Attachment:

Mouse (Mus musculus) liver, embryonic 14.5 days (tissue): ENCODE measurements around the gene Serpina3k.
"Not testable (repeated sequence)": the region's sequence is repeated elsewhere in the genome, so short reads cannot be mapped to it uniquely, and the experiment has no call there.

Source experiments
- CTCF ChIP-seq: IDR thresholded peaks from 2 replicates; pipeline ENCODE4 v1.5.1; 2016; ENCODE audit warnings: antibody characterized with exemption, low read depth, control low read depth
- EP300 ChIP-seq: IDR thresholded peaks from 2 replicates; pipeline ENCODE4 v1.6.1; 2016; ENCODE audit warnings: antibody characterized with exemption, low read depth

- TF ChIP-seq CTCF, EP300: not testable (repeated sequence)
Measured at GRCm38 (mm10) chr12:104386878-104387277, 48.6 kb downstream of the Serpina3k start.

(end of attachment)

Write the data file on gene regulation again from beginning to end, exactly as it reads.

Mouse (Mus musculus) liver, embryonic 14.5 days (tissue): ENCODE measurements around the gene Serpina3k.
"Not testable (repeated sequence)": the region's sequence is repeated elsewhere in the genome, so short reads cannot be mapped to it uniquely, and the experiment has no call there.

Source experiments
- CTCF ChIP-seq: IDR thresholded peaks from 2 replicates; pipeline ENCODE4 v1.5.1; 2016; ENCODE audit warnings: antibody characterized with exemption, low read depth, control low read depth
- EP300 ChIP-seq: IDR thresholded peaks from 2 replicates; pipeline ENCODE4 v1.6.1; 2016; ENCODE audit warnings: antibody characterized with exemption, low read depth

- TF ChIP-seq CTCF, EP300: not testable (repeated sequence)
Measured at GRCm38 (mm10) chr12:104386878-104387277, 48.6 kb downstream of the Serpina3k start.